While Alzheimer’s disease was first described by Alois Alzheimer in 1906, more than 200 years later, doctors still have no effective drug to treat the cognitive disorder.
Even the most promising treatment yet, aducanumab, developed by the U.S.-based biotech Biogen and Japanese pharmaceutical company Eisai, has been far from a sure thing. The U.S. Food and Drug Administration is expected to decide on June 7 whether to approve the drug, giving the 6.2 million Americans living with Alzheimer’s their first real treatment for the disease, or not. An expert panel convened by the agency last November almost unanimously decided that the evidence presented by the drug’s developers did not justify approval. The committee’s recommendation then went to the FDA, and the agency extended the deadline for making a decision from last March to June 7.
The drug’s rocky road of failed and halted clinical trials has generated divided opinions among brain experts about how useful the drug actually is, with some, including the Alzheimer’s Association, supporting approval as the first treatment for the disease—the currently approved therapies for Alzheimer’s only address the symptoms of Alzheimer’s and not its root causes—and others not convinced the data prove that the benefits of the drug outweigh its potential risks.
Aducanumab made headlines in 2016 when an early trial showed the first encouraging results of an Alzheimer’s treatment in decades. Previous efforts to develop drugs and vaccines to control the expansion of amyloid protein plaques in the brain were frustrating failures. Experts in the field were divided over whether the clusters of amyloid protein in the brain, which are the hallmark of the disease and what doctors use to diagnose it, were even the right target for a drug. Cells in the body make amyloid, but it seemed that in some people, the protein accumulated in the brain at dangerous levels, strangling delicate nerve cells and their connections and ultimately compromising memory and then other body functions. Would removing the plaques be sufficient to save memory and slow the disease?
In the breakthrough study of aducanumab, it seemed the answer was yes. Levels of amyloid in people with mild to moderate Alzheimer’s who received monthly infusions of the drug for a year were lower than those among people getting placebo. And more encouragingly, the people getting the drug seemed to show improvements in cognitive tests, an important indicator of how well they could perform daily activities like dressing themselves, driving and shopping.
The results were encouraging enough for the company to push ahead with larger late-phase clinical trials in two studies involving more than 3,200 people with mild to moderate disease. In March 2019, however, it started to seem that perhaps the initial excitement had been premature, when Biogen scientists analyzed the data from the trials and found that people randomly assigned to get the drug did no better on cognitive tests than those who got placebo. The company decided that there was no reason to continue the studies, and halted them.
Neil Corkery, one of the participants in the studies, was devastated by the news. Corkery had finished the 18-month study and, as part of his participation, was set to receive aducanumab for another two years—and, he says, feeling like his memory was improving. Once the company stopped the trial, he stopped getting the drug. “I could sense my memory was affected,” says Corkery. “I couldn’t remember names as quickly as I used to. And I was really frustrated.”
Corkery was off the drug for another 18 months. Several months after halting the trials, Biogen and Eisai made the stunning announcement that their initial read of the data was incomplete, and that in fact, the studies showed aducanumab was actually effective. While the companies promised to put people like Corkery who participated in the trials back on the drug, that took many more months to happen.
Biogen and Eisai explained that their two key studies began at different times, and that dosing changed after the trails were started. So people in the first study, in which Corkery participated, may not have received the adequate dose of the drug. One possible side effect of aducanumab is an inflammation of the brain known as ARIA, and the condition is more common among people with a genetic predisposition to developing Alzheimer’s. When the studies began, these people with the genetic risk—certain forms of the ApoE gene— were started on lower doses of the drug to protect them from the inflammation. But as the studies continued, experts at the various hospitals leading the studies learned that the inflammation was manageable as long as they monitored people with regular brain MRIs and then titrated back their doses if they saw any inflammation. So people in the studies with the higher-risk ApoE gene were eventually given the same dose of aducanumab as the other study participants, but this didn’t happen until close to the end of the 18-month study period.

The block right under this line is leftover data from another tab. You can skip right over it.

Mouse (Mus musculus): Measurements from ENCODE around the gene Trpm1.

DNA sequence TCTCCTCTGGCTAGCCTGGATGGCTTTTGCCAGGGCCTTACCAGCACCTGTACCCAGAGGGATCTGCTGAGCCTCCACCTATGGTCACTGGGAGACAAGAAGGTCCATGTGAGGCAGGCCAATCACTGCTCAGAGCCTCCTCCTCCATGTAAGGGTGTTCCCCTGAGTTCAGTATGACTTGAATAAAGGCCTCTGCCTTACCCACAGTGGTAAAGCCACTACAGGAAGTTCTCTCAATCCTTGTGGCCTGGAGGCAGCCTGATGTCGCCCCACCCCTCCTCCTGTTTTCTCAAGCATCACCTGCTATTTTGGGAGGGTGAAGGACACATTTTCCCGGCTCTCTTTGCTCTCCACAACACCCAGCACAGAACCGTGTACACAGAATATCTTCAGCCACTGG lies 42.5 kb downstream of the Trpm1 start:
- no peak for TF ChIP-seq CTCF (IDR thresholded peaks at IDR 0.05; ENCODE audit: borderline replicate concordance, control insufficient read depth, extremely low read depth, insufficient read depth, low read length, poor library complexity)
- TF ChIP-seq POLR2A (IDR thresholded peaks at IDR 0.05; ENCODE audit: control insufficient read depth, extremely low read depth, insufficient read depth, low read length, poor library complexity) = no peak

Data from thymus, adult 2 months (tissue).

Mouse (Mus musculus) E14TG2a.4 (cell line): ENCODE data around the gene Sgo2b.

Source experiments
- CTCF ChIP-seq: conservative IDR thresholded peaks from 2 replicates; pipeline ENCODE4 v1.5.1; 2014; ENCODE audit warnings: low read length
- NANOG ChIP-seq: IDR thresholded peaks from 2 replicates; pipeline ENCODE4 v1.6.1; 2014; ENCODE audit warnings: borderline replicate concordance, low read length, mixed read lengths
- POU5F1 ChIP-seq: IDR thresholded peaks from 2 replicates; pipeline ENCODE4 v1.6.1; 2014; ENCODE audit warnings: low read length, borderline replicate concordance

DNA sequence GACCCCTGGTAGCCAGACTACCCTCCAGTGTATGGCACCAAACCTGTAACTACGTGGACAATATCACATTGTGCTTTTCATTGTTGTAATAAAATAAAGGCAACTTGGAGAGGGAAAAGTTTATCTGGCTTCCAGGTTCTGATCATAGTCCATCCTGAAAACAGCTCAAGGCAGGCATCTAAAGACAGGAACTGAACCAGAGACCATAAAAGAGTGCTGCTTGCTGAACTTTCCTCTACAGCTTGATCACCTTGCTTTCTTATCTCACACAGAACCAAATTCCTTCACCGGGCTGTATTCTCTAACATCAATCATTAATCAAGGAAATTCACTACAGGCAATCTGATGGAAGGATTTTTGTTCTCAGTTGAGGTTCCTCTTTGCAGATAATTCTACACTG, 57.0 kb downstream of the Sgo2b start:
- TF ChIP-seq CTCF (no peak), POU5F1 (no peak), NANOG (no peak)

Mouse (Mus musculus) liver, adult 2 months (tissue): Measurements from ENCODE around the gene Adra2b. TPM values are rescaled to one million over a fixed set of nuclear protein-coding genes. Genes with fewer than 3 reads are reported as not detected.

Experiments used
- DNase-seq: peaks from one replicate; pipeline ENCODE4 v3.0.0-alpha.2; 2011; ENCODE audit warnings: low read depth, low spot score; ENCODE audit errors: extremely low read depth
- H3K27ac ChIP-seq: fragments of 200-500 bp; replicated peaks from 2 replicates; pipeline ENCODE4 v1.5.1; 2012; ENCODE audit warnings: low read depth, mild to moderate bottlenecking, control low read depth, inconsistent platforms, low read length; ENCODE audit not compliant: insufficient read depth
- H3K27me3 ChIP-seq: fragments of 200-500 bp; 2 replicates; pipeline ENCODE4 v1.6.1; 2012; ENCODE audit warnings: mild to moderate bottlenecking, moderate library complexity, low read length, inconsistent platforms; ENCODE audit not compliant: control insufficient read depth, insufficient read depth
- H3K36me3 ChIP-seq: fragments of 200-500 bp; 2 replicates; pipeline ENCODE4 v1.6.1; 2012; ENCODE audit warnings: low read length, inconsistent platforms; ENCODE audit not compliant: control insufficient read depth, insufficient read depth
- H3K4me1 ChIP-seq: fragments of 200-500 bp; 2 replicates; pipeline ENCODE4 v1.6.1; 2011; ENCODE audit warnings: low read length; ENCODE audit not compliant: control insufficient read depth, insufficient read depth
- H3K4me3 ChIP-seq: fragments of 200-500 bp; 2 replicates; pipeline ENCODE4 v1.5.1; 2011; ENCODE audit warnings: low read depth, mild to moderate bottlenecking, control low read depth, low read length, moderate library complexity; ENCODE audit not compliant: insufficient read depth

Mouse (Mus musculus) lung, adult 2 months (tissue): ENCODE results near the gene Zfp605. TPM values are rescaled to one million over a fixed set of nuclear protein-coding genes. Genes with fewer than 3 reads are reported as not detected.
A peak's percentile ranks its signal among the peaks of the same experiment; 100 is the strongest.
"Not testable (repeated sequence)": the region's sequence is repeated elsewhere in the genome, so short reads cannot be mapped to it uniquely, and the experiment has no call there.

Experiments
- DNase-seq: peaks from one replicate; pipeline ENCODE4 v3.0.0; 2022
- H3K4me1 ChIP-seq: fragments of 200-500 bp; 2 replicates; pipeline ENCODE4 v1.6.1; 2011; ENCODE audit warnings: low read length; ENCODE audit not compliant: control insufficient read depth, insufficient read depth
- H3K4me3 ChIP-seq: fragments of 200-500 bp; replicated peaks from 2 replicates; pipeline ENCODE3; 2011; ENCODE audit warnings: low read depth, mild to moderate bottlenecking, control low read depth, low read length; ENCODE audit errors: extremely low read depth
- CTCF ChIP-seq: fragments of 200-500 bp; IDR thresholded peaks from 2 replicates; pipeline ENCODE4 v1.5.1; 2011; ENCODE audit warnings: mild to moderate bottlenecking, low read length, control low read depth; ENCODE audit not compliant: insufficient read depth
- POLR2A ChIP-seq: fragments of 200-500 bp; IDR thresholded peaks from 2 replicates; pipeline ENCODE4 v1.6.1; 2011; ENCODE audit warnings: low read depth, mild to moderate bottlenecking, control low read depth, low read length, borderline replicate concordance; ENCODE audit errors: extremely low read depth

“In retrospect, the analysis [last spring] was incorrect,” Dr. Alfred Sandrock, chief medical officer at Biogen told TIME in Oct. 2019, when the company issued its first report on the re-analysis. The data from participants given lower doses of the drug, the company said, skewed the results to show less effect. However, because the second study started later, it had more people at the correct, adequate dose of the drug—and showed more positive results. After consulting with the FDA, Biogen and Eisai decided to apply for approval of aducanumab to treat early Alzheimer’s disease.
When the companies presented these data in November 2020 to the FDA committee reviewing the application, however, the independent group of experts tasked with analyzing the results and deciding whether to recommend the drug for approval were not convinced. In fact, while the FDA review concluded that aducanumab was effective, the FDA’s statistician, as well as the neurology, Alzheimer’s, aging and biostatistics experts on the committee raised concerns about whether the data actually showed that the drug was effective. In particular, “There is no question all of this is terrifically one-sided,” Dr. Scott Emerson, professor of biostatistics at University of Washington, and a member of the expert committee, said during the meeting. “I’m highly critical of the fact that the FDA presentation today was heavily weighted to giving the same conclusions as the sponsor [Biogen].”
Many prominent Alzheimer’s experts, including Dr. Jason Karlawish, co-director of the Penn Memory Center and professor of medicine at the Perlman School of Medicine at the University of Pennsylvania, don’t think the FDA should approve aducanumab yet. His stance is backed by the Institute for Clinical and Economic Review (ICER), a nonprofit organization that analyzes medical evidence, which determined that the evidence provided by the two studies was “insufficient” to determine whether aducanumab could benefit Alzheimer’s patients or not. Karlawish advocates conducting another randomized, placebo-controlled study with consistent dosing to see if the drug indeed can both lower amyloid levels in the brain, and contribute to improvements in cognitive function.